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Richard Óg de Burgh, 2nd Earl of Ulster

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Richard Óg de Burgh
2nd Earl of Ulster
Arms of de Burgh: Or, a cross gules.[1]
PredecessorWalter de Burgh, 1st Earl of Ulster
SuccessorWilliam Donn de Burgh, 3rd Earl of Ulster
Native nameRicard Óg de Búrca
Other titles3rd Baron of Connaught
Died29 July 1326(1326-07-29) (aged 85–86)
Athassel Priory, near Cashel, Ireland
Issue10, including:
Elizabeth, Queen of Scotland
John de Burgh
Edmond de Burgh
ParentsWalter de Burgh
Aveline FitzJohn

Richard Óg de Burgh, 2nd Earl of Ulster and 3rd Baron of Connaught (English: /dˈbɜːr/; d’-BER; 1240 – 29 July 1326), called The Red Earl (Latinized to de Burgo), was one of the most powerful Irish nobles of the late 13th and early 14th centuries and father of Elizabeth, wife of King Robert the Bruce of Scotland.

Early life[edit]

Richard's father was Walter de Burgh, 1st Earl of Ulster (of the second creation) and Lord of Connacht,[2] who was the second son of Richard Mór de Burgh, 1st Lord of Connaught and Egidia de Lacy. Richard's mother was Aveline FitzJohn, daughter of Sir John FitzGeoffrey.

"Richard Óg", means "Richard the Young", which may be a reference to his youth when he became earl in 1271, or to differentiate him from his grandfather, Richard Mór.

Earl of Ulster[edit]

Lea Castle
Athassel Priory

Richard Óg was the most powerful of the de Burgh Earls of Ulster, succeeding his father in Ulster and Connacht upon reaching his majority in 1280.[2] He was a friend of King Edward I of England, who summoned him repeatedly to attend him in person in the Scottish wars, and ranked first among the Earls of Ireland. Richard married Margaret, the daughter of his cousin John de Burgh (also spelt de Borough) and Cecily Baillol.

He pursued expansionist policies that often left him at odds with fellow Norman lords, in particular the FitzGeralds. In the 1290s he clashed fiercely with John FitzGerald, 1st Earl of Kildare. Matters reached a climax in 1294 when Kildare captured Richard and imprisoned him at Lea Castle for several months "to the disturbance of the whole land". The Parliament of Ireland eventually secured Richard's release and thereafter relations between the two men improved, with Richard's daughter Joan marrying Kildare's son and heir. Kildare, though he received a royal pardon for his actions, was forced to surrender his lands in Connacht to Richard, and proved no threat to Richard's policy of expansion in the longer term.[3]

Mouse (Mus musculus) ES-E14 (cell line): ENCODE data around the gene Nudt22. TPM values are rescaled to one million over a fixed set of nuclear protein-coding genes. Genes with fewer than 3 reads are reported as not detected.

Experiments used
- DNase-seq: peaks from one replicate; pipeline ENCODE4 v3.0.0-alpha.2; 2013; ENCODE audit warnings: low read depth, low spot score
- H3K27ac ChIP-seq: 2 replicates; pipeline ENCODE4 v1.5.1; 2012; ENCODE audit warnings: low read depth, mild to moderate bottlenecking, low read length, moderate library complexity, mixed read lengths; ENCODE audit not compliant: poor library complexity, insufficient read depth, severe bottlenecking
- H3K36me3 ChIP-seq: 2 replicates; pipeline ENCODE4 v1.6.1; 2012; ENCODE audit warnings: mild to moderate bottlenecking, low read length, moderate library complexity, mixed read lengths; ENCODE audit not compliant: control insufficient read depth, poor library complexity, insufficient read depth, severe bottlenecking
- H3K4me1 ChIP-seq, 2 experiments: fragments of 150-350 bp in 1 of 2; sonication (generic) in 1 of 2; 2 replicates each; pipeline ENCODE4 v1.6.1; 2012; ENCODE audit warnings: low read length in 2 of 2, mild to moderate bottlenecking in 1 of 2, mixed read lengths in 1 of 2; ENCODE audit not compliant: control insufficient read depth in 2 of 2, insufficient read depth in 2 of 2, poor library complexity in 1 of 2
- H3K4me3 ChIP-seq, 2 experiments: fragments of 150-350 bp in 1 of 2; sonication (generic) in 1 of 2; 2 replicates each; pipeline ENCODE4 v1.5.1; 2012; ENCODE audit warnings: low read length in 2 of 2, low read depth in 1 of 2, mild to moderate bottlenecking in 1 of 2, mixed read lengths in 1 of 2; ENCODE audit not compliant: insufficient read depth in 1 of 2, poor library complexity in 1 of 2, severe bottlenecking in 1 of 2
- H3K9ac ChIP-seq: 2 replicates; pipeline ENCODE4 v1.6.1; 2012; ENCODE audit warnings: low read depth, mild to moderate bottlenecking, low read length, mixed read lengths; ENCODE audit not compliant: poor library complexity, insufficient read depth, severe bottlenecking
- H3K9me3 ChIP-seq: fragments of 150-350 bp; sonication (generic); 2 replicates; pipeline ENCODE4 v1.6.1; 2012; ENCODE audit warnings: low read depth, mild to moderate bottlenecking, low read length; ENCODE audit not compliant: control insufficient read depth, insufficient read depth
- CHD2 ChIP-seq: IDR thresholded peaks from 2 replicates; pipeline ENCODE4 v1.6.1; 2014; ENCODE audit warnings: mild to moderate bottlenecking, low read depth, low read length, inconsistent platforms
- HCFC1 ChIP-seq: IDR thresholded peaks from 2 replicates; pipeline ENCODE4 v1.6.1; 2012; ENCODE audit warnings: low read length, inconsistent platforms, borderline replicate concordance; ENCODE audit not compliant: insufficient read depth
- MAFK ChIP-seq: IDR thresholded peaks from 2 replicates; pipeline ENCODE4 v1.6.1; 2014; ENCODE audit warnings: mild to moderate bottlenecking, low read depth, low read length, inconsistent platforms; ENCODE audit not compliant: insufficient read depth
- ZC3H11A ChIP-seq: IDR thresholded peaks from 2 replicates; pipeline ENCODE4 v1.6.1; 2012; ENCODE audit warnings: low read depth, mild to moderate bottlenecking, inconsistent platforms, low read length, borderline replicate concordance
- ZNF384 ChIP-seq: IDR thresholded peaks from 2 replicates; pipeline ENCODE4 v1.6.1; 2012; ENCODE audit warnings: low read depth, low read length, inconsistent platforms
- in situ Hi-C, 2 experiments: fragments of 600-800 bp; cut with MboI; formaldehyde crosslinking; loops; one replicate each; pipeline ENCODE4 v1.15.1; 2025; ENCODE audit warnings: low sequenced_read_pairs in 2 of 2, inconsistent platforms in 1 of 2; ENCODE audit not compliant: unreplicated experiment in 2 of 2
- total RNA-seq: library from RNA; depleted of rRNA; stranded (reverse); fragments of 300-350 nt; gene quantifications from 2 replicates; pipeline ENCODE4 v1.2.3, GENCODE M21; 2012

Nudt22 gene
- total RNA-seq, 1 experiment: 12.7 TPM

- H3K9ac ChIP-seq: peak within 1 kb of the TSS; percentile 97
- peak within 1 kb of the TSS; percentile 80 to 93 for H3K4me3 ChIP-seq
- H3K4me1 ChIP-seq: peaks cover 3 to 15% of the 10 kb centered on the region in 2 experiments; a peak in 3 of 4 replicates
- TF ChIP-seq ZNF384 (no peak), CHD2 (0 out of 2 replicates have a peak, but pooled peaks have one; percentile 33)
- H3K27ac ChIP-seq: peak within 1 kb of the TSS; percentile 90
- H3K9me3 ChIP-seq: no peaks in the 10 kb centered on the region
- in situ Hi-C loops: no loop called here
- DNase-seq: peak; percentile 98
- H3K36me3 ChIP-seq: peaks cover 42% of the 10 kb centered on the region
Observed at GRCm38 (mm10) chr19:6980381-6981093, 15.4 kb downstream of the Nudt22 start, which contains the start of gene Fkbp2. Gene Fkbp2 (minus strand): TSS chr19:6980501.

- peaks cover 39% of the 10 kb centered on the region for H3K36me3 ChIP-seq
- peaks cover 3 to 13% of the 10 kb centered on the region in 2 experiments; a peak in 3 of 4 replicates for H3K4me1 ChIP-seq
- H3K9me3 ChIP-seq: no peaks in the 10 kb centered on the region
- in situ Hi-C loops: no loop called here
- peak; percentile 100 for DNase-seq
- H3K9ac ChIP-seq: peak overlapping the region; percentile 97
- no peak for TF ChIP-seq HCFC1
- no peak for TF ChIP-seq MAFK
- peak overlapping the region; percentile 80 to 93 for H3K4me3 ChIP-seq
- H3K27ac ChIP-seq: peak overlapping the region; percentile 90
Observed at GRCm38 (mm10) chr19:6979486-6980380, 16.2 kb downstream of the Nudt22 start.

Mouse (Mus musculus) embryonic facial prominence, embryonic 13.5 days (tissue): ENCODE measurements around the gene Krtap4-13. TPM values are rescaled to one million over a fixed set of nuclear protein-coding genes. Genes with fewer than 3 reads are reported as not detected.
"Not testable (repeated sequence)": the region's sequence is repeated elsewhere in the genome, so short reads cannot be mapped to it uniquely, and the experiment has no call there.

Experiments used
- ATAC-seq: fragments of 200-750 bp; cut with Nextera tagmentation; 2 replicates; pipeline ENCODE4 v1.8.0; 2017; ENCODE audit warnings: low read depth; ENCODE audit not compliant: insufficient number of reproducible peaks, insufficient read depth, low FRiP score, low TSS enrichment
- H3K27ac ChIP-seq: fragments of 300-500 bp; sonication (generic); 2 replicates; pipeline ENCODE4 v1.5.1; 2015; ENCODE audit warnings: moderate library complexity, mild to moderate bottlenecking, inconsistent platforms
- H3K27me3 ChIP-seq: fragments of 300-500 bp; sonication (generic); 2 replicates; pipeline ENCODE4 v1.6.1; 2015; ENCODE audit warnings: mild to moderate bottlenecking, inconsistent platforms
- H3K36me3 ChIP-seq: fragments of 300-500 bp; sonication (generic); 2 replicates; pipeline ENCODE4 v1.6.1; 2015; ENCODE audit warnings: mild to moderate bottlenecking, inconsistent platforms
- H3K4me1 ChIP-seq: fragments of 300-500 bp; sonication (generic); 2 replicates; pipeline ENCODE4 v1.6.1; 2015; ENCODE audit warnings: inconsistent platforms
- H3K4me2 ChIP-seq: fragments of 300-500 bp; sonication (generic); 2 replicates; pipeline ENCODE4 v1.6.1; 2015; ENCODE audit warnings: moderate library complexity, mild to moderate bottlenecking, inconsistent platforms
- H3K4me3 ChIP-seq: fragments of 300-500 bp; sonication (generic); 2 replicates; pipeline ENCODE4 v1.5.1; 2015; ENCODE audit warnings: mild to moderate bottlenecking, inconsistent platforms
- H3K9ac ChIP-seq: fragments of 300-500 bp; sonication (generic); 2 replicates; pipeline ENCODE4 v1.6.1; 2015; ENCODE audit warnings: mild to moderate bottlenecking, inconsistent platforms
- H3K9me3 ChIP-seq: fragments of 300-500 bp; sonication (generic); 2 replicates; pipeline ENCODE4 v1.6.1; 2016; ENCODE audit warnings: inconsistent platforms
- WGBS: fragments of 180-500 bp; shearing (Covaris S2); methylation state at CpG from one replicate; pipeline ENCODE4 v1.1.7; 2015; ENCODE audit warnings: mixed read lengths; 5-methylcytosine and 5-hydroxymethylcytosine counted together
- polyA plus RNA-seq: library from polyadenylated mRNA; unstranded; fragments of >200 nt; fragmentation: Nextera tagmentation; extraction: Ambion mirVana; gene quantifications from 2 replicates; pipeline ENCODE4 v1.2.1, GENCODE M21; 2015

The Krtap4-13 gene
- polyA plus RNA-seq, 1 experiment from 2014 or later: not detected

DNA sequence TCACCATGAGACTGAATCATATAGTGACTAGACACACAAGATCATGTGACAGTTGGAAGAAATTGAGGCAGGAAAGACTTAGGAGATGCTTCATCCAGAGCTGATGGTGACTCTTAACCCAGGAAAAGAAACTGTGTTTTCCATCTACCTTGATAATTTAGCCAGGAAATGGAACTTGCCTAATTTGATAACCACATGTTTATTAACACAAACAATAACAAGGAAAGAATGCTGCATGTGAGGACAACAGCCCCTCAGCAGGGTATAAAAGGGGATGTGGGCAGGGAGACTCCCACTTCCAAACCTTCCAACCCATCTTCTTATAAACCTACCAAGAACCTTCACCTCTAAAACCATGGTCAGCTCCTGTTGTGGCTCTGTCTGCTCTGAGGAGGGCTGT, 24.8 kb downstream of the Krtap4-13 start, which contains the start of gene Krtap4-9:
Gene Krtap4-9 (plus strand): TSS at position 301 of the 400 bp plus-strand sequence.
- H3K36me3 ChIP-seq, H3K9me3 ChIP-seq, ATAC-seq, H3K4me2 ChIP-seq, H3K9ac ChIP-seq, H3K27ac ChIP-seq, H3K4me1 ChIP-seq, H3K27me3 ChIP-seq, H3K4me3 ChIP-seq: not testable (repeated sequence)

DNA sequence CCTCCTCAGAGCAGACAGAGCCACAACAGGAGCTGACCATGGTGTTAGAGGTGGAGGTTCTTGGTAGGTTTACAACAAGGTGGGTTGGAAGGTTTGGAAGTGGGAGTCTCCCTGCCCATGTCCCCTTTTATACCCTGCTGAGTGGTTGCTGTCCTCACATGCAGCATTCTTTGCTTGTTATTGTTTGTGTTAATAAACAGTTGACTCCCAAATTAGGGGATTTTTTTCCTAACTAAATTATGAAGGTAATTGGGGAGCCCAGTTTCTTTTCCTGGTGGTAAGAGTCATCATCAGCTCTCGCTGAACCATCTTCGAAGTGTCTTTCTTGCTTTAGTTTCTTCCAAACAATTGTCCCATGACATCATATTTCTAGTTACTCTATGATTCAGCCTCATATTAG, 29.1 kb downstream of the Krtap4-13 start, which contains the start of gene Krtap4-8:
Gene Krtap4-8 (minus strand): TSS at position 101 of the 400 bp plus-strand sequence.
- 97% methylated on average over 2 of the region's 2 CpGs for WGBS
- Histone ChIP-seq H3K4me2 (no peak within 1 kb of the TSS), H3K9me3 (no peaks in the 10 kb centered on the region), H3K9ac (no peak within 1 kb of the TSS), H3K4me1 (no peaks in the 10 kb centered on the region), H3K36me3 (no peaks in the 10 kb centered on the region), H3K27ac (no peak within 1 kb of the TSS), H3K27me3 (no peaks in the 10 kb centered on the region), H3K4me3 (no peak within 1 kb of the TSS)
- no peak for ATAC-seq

Richard's daughter Elizabeth became the second wife of King Robert the Bruce of Scotland. However, this did not stop Richard from leading his forces from Ireland to support England's King Edward I in his Scottish campaigns; Edward captured Elizabeth in 1306, but in order to gain the support of Richard, Edward only put Elizabeth under house arrest. When the forces of Edward Bruce invaded Ulster in 1315, the Red Earl led a force against him, but suffered defeat at Connor in Antrim. The invasion of Bruce and the uprising of Felim McHugh O'Connor in Connacht left Richard virtually without authority in his lands, but O'Connor was killed in 1316 at the Second Battle of Athenry. The result was that Richard was able to recover Ulster after the defeat of Bruce at Faughart.[2]

Richard died on 29 July 1326 at Athassel Priory, near Cashel, County Tipperary.[4]

Children and family[edit]

Annals of the Four Masters[edit]

From the Annals of the Four Masters:

M1303.8.A great army was led by the King of England into Scotland; and the Red Earl and many of the Irish and English went with a large fleet from Ireland to his assistance. On this occasion they took many cities, and gained sway over Scotland. Theobald Burke, the Earl's brother, died after his return from this expedition, on Christmas night, at Carrickfergus.

M1304.2. The Countess, wife of Richard Burke, Earl of Ulster, i.e. the Red Earl, and Walter de Burgo, heir of the same Earl, died.

M1305.2. The new castle of Inishowen was erected by the Red Earl.[5]


See also[edit]



  1. ^ Burke, Bernard (1884). The General Armory of England, Scotland, Ireland, and Wales; comprising a registry of armorial bearings from the earliest to the present time. University of California Libraries. London: Harrison & Sons.
  2. ^ a b c Curtis, Edmund (2004) [1950]. A History of Ireland (6th ed.). New York: Routledge. pp. 78, 83–86. ISBN 0-415-27949-6.
  3. ^ Otway-Ruthven, A.J. (1993). A History of Medieval Ireland. New York: Barnes and Noble reprint. p. 211.
  4. ^ Duffy, Seán (2004). "Burgh, Richard de, second earl of Ulster [called the Red Earl] (b. in or after 1259, d. 1326), magnate, lord of Connacht". Oxford Dictionary of National Biography (online ed.). Oxford University Press. doi:10.1093/ref:odnb/3995. ISBN 978-0-19-861412-8. Retrieved 21 December 2021. (Subscription or UK public library membership required.)
  5. ^ Annala Rioghachta Eireann: Annals of the kingdom of Ireland by the Four Masters, from the earliest period to the year 1616. Edited from MSS in the Library of the Royal Irish Academy and of Trinity College Dublin with a translation and copious notes. Vol. 5. Translated by O'Donovan, John (1st ed.). 2016 [1851]. Retrieved 11 March 2019.


External links[edit]

Peerage of Ireland
Preceded by Earl of Ulster
Succeeded by